Minister of Health and Wellness Dr. Christopher Tufton is encouraging researchers to utilise the $50-million research fund to find solutions for challenges in public health.
Speaking at the launch of the Research for Wellness Fund, at the Courtleigh Auditorium in New Kingston on Thursday (Dec. 5), Dr. Tufton said the National Health Fund (NHF)-financed initiative is very crucial for wellness in the population.
“This is an important initiative. We have now dedicated funds and we have a research agenda that addresses the problem of public health. We encourage the research community, academia and other research entities and individuals to take advantage of this,” Tufton argued.
He pointed out that the programme, which has an initial $50 million, will be funded annually and is part of a collaborative approach to deepen partnerships to “overcome the challenges that we face in public health”.
The minister said that in the past, research projects had received financial support from the ministry, but due to the importance of the activity, they have moved, for the first time, to structure it in a “deliberate way to make it available to the research arena”.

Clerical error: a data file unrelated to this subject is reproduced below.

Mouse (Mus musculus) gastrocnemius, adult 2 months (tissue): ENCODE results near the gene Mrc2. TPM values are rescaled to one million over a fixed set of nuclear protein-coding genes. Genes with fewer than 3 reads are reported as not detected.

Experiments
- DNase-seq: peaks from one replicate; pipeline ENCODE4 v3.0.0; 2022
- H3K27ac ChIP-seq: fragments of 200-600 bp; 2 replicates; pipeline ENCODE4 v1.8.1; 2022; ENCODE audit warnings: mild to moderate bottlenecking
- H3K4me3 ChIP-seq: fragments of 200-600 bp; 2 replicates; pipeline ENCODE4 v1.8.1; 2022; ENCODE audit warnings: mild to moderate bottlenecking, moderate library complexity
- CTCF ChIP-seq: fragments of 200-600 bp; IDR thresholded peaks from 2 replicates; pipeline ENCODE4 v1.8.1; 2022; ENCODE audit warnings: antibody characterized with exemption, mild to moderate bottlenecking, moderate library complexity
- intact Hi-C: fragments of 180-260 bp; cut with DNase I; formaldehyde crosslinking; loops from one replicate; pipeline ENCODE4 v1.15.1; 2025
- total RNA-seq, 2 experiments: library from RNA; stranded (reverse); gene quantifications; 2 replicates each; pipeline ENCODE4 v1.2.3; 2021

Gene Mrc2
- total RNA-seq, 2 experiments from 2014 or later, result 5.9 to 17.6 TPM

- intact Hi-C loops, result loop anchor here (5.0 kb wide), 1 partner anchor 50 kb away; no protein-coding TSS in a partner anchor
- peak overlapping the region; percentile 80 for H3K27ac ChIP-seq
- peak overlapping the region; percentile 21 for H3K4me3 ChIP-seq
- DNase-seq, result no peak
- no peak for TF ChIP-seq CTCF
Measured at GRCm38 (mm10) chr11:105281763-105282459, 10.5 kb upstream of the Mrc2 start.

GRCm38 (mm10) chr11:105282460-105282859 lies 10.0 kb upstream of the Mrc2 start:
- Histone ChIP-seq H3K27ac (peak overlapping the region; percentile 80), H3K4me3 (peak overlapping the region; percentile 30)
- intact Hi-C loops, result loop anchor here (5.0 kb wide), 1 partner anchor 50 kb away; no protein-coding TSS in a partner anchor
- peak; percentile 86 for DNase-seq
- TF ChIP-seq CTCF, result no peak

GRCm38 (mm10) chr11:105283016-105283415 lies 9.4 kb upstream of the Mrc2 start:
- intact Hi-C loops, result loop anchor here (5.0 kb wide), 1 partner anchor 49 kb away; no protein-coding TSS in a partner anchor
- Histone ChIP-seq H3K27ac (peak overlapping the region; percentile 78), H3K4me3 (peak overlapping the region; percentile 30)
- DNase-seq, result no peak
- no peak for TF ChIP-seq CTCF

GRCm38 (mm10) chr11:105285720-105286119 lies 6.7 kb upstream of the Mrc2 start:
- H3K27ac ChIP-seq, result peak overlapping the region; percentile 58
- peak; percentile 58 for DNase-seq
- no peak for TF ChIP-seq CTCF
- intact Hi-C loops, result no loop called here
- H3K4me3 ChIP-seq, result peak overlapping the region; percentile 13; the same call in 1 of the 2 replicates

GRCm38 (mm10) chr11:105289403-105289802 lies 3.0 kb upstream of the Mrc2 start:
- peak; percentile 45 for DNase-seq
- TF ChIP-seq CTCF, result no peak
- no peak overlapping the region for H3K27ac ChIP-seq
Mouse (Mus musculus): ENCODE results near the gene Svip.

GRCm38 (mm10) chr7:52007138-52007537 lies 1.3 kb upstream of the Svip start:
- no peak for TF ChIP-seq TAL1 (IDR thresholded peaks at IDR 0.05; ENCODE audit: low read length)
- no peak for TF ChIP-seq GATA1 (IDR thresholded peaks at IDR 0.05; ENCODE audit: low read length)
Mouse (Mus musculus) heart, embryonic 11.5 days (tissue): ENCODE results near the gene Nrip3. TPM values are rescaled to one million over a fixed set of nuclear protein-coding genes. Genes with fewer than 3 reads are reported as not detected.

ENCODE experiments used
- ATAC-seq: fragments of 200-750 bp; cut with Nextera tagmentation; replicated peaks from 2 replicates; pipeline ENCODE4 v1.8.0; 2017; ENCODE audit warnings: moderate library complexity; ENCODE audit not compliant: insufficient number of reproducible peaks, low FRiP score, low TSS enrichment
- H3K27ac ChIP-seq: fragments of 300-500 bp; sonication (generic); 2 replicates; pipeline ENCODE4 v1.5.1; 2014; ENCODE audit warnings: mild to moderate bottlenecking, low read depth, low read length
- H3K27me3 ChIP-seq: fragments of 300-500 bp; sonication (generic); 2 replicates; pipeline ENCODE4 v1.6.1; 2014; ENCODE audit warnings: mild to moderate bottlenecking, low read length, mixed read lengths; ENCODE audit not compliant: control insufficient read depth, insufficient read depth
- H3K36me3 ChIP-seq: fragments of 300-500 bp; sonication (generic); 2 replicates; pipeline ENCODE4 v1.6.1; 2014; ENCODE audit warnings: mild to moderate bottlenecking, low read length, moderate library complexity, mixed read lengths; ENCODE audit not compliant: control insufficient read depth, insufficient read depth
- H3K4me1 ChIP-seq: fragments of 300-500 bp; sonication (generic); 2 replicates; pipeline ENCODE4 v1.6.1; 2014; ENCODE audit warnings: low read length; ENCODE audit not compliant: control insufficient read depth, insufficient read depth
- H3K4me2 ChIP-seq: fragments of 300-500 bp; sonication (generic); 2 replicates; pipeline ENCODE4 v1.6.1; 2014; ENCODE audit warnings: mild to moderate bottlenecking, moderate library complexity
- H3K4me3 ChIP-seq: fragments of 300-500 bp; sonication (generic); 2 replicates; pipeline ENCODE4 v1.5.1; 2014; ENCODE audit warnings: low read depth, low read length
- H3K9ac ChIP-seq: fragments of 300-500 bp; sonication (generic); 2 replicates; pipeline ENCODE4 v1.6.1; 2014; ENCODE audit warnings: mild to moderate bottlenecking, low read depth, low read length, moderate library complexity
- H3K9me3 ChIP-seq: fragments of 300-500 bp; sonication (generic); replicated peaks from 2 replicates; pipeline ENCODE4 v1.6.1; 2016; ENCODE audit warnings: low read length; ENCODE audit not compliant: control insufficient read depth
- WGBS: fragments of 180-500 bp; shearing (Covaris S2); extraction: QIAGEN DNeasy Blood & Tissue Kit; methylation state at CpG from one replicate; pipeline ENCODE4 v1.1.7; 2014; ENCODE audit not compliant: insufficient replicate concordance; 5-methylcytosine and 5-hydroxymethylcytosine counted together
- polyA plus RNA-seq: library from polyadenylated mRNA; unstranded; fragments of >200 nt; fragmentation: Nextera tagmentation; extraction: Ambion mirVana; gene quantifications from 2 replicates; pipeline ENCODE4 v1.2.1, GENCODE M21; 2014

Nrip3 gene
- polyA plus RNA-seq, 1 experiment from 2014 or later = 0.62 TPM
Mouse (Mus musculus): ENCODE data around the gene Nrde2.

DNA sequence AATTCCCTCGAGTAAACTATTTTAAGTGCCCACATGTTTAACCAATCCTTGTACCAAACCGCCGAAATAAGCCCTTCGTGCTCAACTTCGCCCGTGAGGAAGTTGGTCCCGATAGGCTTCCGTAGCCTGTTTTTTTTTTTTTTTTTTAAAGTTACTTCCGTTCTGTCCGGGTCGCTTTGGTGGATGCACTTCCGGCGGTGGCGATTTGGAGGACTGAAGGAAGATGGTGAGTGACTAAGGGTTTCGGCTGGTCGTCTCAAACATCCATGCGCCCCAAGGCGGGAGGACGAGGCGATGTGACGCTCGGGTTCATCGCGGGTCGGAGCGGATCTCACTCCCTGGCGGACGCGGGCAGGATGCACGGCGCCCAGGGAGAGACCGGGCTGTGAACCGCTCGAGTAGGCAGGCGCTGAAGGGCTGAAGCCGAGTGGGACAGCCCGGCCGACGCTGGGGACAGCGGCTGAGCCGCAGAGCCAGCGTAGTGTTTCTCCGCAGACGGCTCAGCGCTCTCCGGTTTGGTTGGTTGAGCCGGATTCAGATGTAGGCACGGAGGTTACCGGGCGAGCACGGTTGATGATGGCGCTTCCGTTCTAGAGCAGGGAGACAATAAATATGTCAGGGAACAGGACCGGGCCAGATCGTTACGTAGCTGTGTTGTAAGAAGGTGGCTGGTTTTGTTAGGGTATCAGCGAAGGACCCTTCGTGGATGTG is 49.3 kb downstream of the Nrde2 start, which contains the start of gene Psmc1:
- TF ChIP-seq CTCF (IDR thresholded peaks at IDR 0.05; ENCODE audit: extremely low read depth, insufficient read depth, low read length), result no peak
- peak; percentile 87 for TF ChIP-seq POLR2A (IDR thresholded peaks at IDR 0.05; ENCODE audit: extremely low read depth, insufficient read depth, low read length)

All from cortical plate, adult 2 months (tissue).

Grants will be provided for research in priority areas – wellness in the workplace, schools, communities and among persons with non-communicable diseases (NCDs), and risk factors (tobacco use, physical inactivity, the harmful use of alcohol, unhealthy diets, and air pollution).
“We want to send the signal that we are serious about research, serious about partnership, and we really want to find solutions to the challenges of the day,” he further explained.
The Research for Wellness Fund is open to research teams conducting work in Jamaica. The teams must be led by Principal Investigators who reside in Jamaica. Research must be short-term, inform policy and practice for health and wellness, and be in alignment with the settings mentioned above.
Interested applicants can visit the ministry’s website at www.moh.gov.jm for further information.
Meanwhile, Professor of Epidemiology at the University of the West Indies, Rainford Wilks, said establishment of the fund presents a “watershed” for the local research community, and “it is welcomed by all stakeholders”.
“We commit to taking full advantage and to use this opportunity to derive maximum benefit from the resources being provided. We will apply the highest level of thought leadership, factor the most important problems, seek to answer the most relevant questions and apply the most useful solutions,” the professor indicated.
For his part, Assistant Dean, Global Health Innovation, School of Medicine, and Chief Innovation Officer of the Health System, University of Alabama, Professor Rubin Pillay, said Jamaica has established a “first-world” programme, and that the Tufton has embarked on a “set up to succeed” initiative, similar to ‘Jamaica Moves’.